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On February 17, the U.S. District Court for the District of Delaware granted a motion to dismiss a putative class action suit for lack of Article III standing, in which plaintiffs alleged that the defendant violated their privacy rights by intercepting and recording mouse clicks and other website visit information. According to the memorandum opinion, the plaintiffs alleged defendant’s recording of that information violated, among other things, the California Invasion of Privacy Act (CIPA) and the Federal Wiretap Act. In finding the plaintiffs’ failed to plead a concrete injury, the district court found while the “[p]laintiffs have a legally cognizable interest in controlling their personal information and that intrusion upon that interest would amount to a concrete injury[,]” they failed to identify how any of their personal information was implicated in the complaint. The court explained: “[p]laintiffs fail to explain how either [the defendants] possession of anonymized, non-personal data regarding their browsing activities on [the defendant’s] website harms their privacy interests in any way.” The district court also noted that the plaintiffs did not make any allegations to suggest a risk of imminent or substantial future harm.
On December 15, the acting New Jersey attorney general and the Division of Consumer Affairs reached a settlement with three New Jersey-based medical providers for allegedly violating the New Jersey Consumer Fraud Act and the federal Health Insurance Portability and Accountability Act (HIPAA) by failing to adequately safeguard patient data. The settlement resolved allegations that patients’ personal and protected health information, including health records, driver’s license numbers, Social Security numbers, financial account numbers, and payment card numbers, were exposed when several employee email accounts were compromised in a 2019 data breach. The AG additionally contended that while notifying clients of the initial data breach, the defendants “improperly disclosed patient data when a third-party vendor improperly mailed notification letters intended for 13,047 living patients by addressing the letters to those patients’ prospective next-of-kin.” Federal and state law require medical providers to implement appropriate safeguards to protect consumers’ sensitive health and personal information and identify potential threats—measures, the AG alleged, the defendants failed to take. Without admitting to any violation of law, the defendants agreed to the terms of the consent order and will pay $353,820 in penalties and $71,180 in attorneys’ fees and investigative costs. The defendants will also adopt additional comprehensive privacy and security measures to safeguard consumers’ protected information and will obtain a third-party assessment of their policies and practices related “to the collection, storage, maintenance, transmission, and disposal of patient data.”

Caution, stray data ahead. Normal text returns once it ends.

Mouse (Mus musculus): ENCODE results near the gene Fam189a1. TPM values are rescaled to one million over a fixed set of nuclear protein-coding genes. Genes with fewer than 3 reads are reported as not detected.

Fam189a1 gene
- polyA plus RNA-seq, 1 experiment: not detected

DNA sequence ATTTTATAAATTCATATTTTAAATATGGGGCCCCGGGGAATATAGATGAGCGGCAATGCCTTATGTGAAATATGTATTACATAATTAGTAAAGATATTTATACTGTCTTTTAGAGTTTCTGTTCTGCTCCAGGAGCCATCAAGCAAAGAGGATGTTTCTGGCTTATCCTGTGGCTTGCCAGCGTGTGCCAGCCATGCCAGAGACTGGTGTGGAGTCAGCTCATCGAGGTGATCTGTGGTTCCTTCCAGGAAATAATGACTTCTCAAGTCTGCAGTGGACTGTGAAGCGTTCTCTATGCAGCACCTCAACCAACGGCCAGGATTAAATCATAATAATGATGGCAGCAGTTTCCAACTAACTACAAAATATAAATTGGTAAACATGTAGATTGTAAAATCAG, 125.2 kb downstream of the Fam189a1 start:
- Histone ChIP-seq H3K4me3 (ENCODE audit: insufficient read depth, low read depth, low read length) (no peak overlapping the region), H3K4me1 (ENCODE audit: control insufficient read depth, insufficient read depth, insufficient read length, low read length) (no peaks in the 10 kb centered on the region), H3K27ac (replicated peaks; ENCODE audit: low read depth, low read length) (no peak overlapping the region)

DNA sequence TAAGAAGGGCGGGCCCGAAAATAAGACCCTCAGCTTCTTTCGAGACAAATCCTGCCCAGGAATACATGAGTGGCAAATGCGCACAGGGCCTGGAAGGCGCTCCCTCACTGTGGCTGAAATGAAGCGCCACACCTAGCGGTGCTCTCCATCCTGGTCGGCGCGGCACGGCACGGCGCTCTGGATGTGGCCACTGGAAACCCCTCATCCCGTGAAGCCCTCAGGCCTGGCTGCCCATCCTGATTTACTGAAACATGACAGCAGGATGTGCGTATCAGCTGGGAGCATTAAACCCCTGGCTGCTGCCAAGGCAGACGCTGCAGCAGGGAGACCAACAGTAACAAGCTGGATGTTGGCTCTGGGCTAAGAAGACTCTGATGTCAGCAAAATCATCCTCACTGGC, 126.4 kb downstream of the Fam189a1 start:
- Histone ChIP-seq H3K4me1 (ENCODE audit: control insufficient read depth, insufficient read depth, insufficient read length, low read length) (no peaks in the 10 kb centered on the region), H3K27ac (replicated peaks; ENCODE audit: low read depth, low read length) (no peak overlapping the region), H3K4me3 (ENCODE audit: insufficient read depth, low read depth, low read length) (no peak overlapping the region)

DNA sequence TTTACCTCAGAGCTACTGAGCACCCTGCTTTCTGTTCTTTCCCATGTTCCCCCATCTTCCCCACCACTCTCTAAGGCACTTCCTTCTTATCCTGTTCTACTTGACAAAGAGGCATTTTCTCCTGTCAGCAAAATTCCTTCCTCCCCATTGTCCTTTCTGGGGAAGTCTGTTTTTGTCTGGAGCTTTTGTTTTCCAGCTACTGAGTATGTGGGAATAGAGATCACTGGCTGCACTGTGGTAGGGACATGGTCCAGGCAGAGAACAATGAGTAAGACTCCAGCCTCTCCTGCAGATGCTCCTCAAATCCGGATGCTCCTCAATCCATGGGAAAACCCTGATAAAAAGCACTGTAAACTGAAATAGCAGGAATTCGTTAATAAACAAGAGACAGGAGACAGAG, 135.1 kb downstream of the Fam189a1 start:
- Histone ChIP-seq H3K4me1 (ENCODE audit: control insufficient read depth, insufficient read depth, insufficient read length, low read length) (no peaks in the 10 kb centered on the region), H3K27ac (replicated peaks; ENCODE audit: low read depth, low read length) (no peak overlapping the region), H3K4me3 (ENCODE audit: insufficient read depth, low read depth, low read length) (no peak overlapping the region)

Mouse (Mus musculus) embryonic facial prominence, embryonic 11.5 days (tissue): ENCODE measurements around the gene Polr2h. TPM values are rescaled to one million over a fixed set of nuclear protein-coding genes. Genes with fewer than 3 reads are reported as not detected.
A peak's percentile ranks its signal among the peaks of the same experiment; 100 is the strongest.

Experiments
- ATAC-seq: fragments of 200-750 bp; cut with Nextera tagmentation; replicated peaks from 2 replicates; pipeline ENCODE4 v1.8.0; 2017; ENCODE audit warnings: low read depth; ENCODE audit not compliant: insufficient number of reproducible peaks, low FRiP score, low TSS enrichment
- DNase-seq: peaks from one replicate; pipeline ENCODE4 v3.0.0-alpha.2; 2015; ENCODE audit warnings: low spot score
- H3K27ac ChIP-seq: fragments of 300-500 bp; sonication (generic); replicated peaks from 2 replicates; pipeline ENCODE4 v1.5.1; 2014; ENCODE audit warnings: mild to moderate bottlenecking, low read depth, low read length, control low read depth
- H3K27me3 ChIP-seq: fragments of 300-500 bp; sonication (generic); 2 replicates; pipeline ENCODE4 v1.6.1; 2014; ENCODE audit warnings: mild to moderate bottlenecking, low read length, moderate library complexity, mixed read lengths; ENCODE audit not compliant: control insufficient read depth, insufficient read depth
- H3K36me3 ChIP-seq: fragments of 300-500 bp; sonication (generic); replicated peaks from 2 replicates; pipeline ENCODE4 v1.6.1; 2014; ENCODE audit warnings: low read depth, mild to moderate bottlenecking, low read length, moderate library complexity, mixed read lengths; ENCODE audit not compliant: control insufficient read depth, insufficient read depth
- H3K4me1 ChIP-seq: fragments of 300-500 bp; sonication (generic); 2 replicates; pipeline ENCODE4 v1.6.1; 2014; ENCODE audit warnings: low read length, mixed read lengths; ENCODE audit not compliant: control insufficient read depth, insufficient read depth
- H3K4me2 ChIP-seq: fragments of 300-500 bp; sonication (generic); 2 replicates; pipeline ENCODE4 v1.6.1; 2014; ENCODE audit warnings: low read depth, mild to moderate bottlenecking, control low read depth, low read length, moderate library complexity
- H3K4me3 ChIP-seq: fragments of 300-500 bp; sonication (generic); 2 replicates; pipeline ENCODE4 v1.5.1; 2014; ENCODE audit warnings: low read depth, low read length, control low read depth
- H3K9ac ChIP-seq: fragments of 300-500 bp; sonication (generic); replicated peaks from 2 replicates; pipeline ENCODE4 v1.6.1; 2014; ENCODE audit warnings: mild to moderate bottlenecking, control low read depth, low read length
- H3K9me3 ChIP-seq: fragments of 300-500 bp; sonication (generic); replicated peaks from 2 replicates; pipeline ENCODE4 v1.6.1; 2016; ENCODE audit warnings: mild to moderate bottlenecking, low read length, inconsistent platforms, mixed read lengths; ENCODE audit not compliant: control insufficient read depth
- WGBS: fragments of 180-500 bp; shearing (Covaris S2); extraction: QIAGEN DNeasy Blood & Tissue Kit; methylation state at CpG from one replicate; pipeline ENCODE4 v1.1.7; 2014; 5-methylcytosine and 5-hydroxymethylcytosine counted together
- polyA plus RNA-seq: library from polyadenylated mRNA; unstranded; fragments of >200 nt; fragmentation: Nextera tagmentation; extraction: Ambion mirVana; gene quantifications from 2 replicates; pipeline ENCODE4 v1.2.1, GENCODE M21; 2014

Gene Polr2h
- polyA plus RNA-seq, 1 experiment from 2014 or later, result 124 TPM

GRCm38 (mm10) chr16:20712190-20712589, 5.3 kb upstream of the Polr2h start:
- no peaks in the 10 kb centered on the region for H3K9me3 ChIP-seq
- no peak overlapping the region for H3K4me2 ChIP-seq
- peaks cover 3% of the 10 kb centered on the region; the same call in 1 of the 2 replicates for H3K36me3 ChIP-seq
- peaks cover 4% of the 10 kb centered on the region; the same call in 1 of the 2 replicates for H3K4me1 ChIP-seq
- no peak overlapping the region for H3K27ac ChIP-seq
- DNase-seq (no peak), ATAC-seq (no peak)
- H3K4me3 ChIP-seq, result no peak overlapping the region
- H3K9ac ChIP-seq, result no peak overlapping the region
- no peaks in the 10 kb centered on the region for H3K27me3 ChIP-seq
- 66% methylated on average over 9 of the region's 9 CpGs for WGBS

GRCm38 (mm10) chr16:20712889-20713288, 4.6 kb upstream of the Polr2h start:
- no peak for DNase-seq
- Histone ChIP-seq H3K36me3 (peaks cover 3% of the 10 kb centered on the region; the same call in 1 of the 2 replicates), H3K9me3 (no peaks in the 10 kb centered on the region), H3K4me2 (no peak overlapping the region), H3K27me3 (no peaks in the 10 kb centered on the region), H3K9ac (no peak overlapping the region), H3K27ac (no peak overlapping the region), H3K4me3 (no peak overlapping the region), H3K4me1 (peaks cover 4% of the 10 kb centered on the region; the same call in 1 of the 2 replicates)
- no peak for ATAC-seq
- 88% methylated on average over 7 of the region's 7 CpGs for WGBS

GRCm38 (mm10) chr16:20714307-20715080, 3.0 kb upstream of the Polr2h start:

- Buckley Webcast: Fifth Circuit muddles CFPB’s plans to use in-house judges in enforcement proceedings
- Steven vonBerg to discuss “Regulatory plenary” at the Information Management Network’s Non-QM Forum
- Jeffrey P. Naimon to discuss “Understanding the ESG impact on compliance” at the ABA’s Regulatory Compliance Conference